After a four-year run at the Vancouver Convention Centre, the One of a Kind Show (OOAK) will not be returning to Vancouver.
“In the current landscape, a difficult decision had to be made which reflected the reality of the economic position of the show,” said a spokesperson involved with the show.
A city too small for two big shows
In 2008 the arts and crafts show, which is hugely popular in Toronto where it originated in 1975, threw itself into direct competition with Circle Craft’s Christmas Market, an equally long-running and very similar Vancouver craft show.
After a lack of response from exhibitors this year, OOAK was cancelled in the spring.
“The public for the most part has been coming to our show for thirty years,” said Paul Yard, Circle Craft’s show producer. “The people that are really into the craft business . . . would be coming to our show, and as much as [OOAK] tried to get people from our show to participate in theirs, they weren’t able to do that.”
Rules over exhibitor exclusivity create tension
OOAK’s organizers had imposed an exclusivity rule, which prevented exhibitors from participating in other craft shows within 30 days on either side of theirs.
Before the cancellation, earlier this year, the Convention Centre scheduled OOAK’s show within 30 days of the Circle Craft Christmas Market.
In an attempt to draw more exhibitors, OOAK adjusted the rule to 15 days.
In response, Circle Craft created their own 30 day exclusivity rule.
“It’s a very big game that’s being played,” said Yard. “We fell into it because we felt threatened . . . we no longer feel threatened.”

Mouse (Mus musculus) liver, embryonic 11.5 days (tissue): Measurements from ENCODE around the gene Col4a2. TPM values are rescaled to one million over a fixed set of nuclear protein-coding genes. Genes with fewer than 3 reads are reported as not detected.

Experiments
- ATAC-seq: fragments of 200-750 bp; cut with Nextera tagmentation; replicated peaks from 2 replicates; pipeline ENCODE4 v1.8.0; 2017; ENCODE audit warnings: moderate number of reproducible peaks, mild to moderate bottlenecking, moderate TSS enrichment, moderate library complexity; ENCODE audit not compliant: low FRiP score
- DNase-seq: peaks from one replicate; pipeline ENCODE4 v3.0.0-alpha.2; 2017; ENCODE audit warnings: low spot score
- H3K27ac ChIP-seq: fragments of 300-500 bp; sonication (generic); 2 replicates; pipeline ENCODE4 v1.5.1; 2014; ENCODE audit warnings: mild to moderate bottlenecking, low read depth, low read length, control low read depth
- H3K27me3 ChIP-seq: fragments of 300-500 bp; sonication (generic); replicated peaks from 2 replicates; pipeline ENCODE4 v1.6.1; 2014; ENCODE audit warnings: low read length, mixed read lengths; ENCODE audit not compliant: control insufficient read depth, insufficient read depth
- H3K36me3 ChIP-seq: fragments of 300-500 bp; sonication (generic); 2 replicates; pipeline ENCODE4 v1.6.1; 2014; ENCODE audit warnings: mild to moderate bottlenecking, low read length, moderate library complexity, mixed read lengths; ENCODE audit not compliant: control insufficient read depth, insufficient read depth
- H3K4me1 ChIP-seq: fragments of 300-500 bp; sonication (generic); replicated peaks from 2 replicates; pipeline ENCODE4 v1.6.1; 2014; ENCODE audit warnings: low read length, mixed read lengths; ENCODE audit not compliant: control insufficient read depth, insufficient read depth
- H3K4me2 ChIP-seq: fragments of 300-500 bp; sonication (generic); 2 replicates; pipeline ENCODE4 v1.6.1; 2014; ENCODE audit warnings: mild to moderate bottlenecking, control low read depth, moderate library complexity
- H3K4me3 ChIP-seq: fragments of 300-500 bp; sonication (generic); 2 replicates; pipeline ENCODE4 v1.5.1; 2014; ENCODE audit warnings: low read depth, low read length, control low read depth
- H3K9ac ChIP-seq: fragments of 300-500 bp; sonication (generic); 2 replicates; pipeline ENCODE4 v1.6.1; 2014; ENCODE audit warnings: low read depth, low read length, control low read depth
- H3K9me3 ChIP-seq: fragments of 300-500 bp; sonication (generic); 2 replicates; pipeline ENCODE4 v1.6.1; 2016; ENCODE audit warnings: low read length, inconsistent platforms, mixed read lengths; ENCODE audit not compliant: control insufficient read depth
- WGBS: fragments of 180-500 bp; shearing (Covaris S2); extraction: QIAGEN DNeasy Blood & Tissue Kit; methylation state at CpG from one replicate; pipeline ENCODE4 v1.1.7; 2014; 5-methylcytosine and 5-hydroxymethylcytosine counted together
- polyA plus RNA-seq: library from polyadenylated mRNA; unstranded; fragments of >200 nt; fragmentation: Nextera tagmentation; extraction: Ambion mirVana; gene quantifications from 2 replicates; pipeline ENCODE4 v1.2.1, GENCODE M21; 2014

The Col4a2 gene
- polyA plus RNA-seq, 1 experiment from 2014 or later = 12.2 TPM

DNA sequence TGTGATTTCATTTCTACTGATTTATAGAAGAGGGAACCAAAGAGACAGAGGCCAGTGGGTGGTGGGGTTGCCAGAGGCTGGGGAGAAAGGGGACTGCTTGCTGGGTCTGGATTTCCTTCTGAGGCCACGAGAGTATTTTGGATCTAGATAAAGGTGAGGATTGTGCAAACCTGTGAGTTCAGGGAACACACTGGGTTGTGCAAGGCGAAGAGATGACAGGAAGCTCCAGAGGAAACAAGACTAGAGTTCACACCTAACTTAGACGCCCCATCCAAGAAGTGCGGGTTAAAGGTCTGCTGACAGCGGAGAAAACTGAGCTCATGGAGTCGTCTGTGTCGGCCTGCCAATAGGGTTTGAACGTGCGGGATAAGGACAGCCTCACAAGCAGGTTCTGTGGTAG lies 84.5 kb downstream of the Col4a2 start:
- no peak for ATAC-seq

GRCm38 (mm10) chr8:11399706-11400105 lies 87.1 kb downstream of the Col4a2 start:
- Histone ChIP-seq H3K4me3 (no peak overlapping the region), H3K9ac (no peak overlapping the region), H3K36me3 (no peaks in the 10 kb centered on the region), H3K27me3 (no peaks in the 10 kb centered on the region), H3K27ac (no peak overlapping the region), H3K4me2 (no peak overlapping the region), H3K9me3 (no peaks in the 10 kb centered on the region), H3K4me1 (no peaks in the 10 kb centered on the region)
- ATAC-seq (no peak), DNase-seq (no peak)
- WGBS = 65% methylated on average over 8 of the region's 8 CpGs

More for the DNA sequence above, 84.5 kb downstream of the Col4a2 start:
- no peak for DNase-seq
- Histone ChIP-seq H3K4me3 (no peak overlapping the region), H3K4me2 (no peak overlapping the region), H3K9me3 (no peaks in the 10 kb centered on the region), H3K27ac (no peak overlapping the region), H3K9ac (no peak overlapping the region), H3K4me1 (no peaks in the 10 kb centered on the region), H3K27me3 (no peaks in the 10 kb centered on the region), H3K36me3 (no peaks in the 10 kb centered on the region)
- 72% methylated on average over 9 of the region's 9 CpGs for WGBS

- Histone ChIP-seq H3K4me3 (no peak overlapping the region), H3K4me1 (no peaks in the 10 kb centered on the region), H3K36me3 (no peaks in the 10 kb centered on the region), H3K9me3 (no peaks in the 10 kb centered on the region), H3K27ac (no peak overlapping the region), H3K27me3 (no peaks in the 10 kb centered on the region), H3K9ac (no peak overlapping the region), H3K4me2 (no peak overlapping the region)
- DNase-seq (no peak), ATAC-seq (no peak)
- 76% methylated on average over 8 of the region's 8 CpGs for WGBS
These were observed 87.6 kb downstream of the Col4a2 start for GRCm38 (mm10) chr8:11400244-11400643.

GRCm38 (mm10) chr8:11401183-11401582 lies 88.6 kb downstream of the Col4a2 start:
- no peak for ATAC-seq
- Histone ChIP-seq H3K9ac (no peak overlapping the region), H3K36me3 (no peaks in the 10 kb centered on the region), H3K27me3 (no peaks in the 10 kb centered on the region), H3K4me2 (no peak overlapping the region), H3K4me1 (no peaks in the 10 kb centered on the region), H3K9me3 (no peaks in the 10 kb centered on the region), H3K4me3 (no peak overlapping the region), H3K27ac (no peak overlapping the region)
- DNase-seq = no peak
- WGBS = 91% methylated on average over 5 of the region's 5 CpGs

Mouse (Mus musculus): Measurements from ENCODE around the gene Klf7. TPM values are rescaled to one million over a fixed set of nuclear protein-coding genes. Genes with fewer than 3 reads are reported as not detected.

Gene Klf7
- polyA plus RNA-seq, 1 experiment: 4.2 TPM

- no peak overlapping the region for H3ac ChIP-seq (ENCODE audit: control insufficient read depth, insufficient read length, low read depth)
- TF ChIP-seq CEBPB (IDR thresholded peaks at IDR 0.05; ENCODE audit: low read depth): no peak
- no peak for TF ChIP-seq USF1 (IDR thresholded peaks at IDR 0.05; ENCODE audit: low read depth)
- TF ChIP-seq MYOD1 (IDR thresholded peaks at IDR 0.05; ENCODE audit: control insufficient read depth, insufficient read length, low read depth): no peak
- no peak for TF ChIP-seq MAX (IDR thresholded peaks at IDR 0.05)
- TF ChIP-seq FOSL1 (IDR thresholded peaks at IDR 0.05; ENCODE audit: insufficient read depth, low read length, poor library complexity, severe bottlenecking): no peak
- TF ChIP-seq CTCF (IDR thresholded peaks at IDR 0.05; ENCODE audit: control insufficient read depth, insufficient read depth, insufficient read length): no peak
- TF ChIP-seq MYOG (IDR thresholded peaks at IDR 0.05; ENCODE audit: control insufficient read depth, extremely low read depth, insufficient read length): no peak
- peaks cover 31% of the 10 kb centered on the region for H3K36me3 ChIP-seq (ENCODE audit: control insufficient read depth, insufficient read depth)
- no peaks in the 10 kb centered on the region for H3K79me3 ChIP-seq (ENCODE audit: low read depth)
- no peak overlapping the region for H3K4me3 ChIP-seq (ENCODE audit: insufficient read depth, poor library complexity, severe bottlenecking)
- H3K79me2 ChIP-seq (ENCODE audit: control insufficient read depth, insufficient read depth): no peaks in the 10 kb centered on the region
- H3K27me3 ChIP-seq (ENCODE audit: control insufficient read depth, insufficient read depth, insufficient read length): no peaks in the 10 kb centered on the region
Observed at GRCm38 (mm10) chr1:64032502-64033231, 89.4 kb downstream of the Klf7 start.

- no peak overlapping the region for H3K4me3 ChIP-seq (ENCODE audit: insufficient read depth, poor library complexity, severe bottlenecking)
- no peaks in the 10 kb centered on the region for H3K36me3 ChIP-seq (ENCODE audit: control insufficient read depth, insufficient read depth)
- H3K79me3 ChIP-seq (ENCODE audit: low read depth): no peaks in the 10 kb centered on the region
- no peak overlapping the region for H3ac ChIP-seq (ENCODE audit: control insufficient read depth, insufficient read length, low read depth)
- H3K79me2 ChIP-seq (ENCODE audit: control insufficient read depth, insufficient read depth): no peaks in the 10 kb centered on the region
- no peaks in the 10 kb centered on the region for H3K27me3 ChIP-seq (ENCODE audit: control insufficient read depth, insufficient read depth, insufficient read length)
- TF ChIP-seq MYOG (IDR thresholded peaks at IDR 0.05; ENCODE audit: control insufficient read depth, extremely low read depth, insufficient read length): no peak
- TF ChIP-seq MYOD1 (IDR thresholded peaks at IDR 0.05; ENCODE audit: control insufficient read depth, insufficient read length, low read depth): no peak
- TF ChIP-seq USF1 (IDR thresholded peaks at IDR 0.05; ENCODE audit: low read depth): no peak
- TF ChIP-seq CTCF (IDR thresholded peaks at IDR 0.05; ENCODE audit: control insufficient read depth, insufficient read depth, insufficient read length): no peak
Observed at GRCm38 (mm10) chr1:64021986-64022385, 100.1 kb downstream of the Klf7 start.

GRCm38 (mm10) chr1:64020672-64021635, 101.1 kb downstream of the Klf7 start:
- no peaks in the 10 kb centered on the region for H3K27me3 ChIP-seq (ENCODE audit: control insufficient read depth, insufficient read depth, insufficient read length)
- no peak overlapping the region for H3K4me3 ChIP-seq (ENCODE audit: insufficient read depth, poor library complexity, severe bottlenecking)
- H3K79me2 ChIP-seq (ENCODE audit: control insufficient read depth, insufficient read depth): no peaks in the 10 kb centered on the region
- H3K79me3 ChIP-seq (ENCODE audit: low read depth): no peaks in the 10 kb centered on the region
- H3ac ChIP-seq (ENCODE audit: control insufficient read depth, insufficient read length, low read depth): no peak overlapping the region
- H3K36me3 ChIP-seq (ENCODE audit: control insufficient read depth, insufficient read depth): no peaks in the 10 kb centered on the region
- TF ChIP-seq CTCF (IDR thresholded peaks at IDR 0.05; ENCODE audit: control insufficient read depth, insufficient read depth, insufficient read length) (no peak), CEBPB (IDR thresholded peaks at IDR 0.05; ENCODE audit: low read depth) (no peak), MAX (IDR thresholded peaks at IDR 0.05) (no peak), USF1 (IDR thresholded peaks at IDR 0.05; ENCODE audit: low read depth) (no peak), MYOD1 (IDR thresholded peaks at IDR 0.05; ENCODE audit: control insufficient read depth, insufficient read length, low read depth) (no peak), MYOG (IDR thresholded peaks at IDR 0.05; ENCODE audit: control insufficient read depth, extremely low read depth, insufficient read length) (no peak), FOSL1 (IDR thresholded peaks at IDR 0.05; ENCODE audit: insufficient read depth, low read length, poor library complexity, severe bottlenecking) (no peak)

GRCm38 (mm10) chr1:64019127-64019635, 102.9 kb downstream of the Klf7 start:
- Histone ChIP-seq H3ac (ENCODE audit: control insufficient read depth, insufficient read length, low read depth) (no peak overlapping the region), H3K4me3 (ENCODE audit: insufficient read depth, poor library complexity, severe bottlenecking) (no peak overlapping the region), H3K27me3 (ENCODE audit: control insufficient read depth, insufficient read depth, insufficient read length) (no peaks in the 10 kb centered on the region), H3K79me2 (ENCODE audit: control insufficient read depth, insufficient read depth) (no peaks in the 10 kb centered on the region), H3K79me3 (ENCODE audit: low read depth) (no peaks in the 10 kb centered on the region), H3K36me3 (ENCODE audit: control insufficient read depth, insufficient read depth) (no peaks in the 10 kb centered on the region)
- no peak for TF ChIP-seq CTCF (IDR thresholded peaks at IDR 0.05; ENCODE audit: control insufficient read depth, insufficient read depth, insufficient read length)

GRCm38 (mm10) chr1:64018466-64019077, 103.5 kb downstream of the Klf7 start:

Vancouver Convention Centre left show organizers scrambling
“We were able to be the nice people on the block, because One of a Kind had the rule, we didn’t need the rule,” he added. “We only felt we needed a rule when they changed it directly because they got dates way too close to ours.”
“That was something the Convention Centre dropped the ball on.”
Yard feels that Vancouver is too small for two large Christmas craft markets, since exhibitors don’t usually want to attend two such similar shows in one city.
“Exhibitors understand that it’s no good to be seen everywhere,” he said. “It’s just common sense . . . you can’t see the same audience over and over again and expect to get sales.”
One exhibitor who has sold her wares at both Circle Craft and OOAK in Toronto and Vancouver, agrees.
“If there are two shows in the same city and they are only 30 days apart, the idea would be that the customers have . . . already seen you and shopped from you,” she said.
“I think that Circle Craft is Vancouver’s One of a Kind show. For the One of a Kind show to try to start up in Vancouver, I think that they weren’t able to take the market share away from Circle Craft.”
Reported by Stacy Thomas
PODCAST: Reporter Stacy Thomas speaks with Circle Craft director Paul Yard about the situation between Circle Craft and One of a Kind shows in Vancouver.